The legacy of the draconian cuts in military force levels and
procurement during the 1990s continues to cast a pall over U.S.
national security planning. That American soldiers and Marines have
been overstretched by repeated deployments in Iraq and Afghanistan is
well-known, and steps are being taken to expand their strength. It is
not just the combat forces, however, but the defense industry upon
which they depend for arms and equipment, that also needs to be
The "procurement holiday" of the Clinton
administration cost the defense industrial base a million jobs. The
Pentagon promoted a consolidation of firms and elimination of "excess"
capacity. This reform was supposed to improve efficiency but it also
reduced domestic competition. Now, to stimulate competition, or even
just access sufficient capacity, foreign firms are invited to supply
U.S. forces with hardware. The most recent example is the awarding of a
$35 billion U.S. Air Force contract for 179 new KC-45A aerial refueling
tankers based on the Airbus A330 airliner built by European Aeronautic
Defense and Space Company (EADS). Boeing has built every previous USAF
tanker and has won contracts for its KC-767 tankers from Japan and
Italy. But it lost the military competition at home to the foreign firm
that is also its main global rival in the commercial airliner sector.
USAF contract comes at a critical time for EADS. Its A380 "superjumbo"
airline project is well behind schedule, and there have been problems
in the Airbus A350 midsized airliner project (crucial to its future
battles with Boeing), and in its A400M military airlifter. EADS is
Europe's largest defense contractor yet is much smaller than Boeing
because Europe went on an even deeper disarmament slide after the Cold
War and has done little to reverse course.
NATO armies deployed to stop a Soviet blitzkrieg across Germany have
melted away to where they can hardly maintain a few brigades in
Afghanistan to fight lightly armed insurgents. European firms are
desperate for American taxpayers to bail them out with military
contracts. The question is: Can the United States depend on a steady
supply of production, including decades of space parts and upgrades,
from foreign industries in decline — and where military investment and
research are funded at only a fraction of what America devotes to
Faced with adversity, how defense contracts affect
the larger economy is given great attention in Europe. When an American
firm sells military equipment in Europe, it must provide "offsets"
against the cost of the contract. Such offsets include mandatory
co-production, licensed production, subcontractor production,
technology transfer, counter trade, and foreign investment.
object is for the buyer to recoup as much as possible from the seller.
According to a December report by the Commerce Department's Bureau of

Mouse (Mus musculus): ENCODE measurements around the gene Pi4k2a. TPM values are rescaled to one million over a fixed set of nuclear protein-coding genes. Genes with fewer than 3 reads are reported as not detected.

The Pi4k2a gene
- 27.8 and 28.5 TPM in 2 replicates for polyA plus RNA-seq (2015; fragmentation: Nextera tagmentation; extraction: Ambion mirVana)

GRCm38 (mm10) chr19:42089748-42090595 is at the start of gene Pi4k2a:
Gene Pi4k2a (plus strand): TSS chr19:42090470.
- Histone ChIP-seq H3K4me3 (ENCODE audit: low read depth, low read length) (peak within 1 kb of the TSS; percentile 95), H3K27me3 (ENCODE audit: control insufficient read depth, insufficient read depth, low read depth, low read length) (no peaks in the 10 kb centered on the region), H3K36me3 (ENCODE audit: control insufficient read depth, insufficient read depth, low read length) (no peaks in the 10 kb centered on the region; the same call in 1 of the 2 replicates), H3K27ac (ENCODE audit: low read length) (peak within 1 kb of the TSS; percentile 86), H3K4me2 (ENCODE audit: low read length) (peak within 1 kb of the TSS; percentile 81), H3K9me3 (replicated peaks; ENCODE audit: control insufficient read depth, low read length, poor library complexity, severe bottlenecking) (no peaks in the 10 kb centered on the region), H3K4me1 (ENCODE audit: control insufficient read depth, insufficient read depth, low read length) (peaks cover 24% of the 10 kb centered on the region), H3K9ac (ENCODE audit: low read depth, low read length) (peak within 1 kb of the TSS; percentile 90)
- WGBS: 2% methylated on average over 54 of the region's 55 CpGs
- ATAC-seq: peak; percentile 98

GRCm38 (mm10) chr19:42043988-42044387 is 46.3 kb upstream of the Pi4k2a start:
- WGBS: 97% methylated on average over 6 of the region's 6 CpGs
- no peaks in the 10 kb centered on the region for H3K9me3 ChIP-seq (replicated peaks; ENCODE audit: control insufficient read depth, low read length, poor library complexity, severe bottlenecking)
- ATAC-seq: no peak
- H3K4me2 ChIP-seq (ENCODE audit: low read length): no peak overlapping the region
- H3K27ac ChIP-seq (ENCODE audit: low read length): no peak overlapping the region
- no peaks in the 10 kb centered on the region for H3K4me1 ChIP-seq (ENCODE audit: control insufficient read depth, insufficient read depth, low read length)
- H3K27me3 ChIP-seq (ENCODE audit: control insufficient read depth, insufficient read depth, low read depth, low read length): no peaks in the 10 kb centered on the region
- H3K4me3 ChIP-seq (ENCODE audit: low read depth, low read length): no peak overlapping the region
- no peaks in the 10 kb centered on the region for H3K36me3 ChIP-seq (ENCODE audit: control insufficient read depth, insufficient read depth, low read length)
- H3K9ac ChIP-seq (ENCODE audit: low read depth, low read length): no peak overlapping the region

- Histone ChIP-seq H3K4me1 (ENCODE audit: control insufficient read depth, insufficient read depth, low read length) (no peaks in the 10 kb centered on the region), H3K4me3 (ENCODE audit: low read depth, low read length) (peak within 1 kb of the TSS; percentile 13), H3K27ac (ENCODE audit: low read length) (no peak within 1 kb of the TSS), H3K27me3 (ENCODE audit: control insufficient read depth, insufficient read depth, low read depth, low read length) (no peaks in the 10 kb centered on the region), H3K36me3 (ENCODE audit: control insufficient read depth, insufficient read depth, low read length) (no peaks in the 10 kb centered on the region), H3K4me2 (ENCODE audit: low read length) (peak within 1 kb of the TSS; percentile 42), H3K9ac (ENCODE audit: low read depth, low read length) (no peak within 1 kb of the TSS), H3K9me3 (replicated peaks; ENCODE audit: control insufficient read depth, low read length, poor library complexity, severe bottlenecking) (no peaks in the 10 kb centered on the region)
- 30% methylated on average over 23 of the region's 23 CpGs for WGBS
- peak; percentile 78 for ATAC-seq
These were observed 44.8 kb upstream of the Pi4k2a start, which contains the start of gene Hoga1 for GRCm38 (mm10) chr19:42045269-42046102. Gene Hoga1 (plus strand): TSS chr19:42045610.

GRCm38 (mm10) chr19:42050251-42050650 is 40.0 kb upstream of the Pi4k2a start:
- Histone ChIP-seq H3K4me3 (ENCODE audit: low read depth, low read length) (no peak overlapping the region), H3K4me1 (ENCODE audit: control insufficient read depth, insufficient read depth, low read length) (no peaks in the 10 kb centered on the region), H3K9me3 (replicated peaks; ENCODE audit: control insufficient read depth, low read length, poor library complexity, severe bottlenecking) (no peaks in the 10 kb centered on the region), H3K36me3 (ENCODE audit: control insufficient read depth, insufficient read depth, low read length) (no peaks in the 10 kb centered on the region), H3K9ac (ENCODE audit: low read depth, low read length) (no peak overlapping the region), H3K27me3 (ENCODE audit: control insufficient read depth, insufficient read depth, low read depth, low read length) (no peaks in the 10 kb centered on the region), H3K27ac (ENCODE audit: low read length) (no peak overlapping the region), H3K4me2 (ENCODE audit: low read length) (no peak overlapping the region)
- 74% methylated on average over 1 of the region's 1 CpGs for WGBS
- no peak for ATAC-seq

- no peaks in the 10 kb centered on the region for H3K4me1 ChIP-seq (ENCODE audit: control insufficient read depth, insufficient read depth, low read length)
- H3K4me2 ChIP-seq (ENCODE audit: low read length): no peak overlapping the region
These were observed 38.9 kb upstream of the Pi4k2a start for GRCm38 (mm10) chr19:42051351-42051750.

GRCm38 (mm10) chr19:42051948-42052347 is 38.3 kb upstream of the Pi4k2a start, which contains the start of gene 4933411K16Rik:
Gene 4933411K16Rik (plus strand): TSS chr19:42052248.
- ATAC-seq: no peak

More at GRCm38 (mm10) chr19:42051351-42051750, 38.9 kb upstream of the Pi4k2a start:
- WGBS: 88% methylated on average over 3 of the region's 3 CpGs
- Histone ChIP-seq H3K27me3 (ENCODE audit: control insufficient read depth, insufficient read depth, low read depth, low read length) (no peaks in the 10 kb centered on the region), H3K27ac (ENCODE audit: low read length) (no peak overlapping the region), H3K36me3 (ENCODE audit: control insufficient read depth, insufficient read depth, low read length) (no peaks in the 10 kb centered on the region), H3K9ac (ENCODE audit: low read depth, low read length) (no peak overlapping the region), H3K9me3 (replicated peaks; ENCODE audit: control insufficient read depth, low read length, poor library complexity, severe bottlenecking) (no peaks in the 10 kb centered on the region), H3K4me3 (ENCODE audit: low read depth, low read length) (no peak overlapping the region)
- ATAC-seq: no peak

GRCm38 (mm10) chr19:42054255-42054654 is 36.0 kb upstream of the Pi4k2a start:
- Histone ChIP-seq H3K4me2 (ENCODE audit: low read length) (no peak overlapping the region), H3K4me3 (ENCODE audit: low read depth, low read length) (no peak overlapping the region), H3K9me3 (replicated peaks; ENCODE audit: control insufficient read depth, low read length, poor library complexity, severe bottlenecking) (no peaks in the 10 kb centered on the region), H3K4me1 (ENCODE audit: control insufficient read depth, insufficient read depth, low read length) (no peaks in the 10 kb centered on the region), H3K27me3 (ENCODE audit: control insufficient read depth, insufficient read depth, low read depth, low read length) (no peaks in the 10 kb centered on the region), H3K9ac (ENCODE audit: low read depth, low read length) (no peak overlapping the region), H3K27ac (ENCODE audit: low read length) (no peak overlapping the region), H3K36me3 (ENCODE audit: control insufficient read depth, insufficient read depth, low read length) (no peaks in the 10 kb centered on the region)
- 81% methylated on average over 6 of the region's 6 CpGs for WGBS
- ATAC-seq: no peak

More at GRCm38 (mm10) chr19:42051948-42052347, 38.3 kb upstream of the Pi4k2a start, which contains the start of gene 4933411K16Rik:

Industry and Security, "During 1993-2006, U.S. companies reported
entering into 582 offset agreements with 42 countries related to export
sales totaling $84.3 billion. These offset agreements were valued at
$60 billion and equaled 71.2 percent of the export contract value." For
European countries, the offsets equaled 97.7 percent of contract value.
an offsets conference I attended in London last year, a Turkish
official recounted how, in order to fulfill an offset, Sikorsky set up
a joint venture with local partners that became its sole-source
supplier of tail rotor assemblies — including for helicopters sold to
the U.S. military. Thus, an entire piece of the American defense
industrial base was moved overseas.
The Airbus A330 has
components built in Britain, Germany, France and Spain, the result of
"work sharing" negotiations between the governments. This is not very
efficient, but Airbus has received heavy government subsidizes to be
more competitive in world markets. The United States is still pursuing
action at the World Trade Organization against EADS, alleging illegal
export subsidies for its commercial aircraft programs. Yet, the case
did not disqualify EADS from the USAF contract.
Boeing will protest the contract award on procedural grounds, but
the debate should become broader to include an assessment of how such
projects affect the nation's ability to meet military needs securely
At a Senate Armed Services Committee hearing
March 12, Air Force Secretary Michael Wynne conceded that industrial
issues had not been taken into account when awarding the bid. "The way
our industrial base is shrinking is something the Congress should take
a look at," Mr. Wynne said.
There are "Buy America"
provisions that apply to this project from which the country benefits.
At least 50 percent of the value of the contract must be done in the
United States, and EADS had to take an American partner to have any
chance of winning the bid. As a result, the KC-45A's European-made
airframe will be assembled in Alabama by Northrop-Grumman, its General
Electric jet engines will be built in Ohio, and its refueling system in
Domestic content rules are vital to sustaining
production capacity and should be expanded. The United States needs to
use the leverage of its large market to promote "in-sourcing" by
foreign firms to bring capital and technology into the American economy.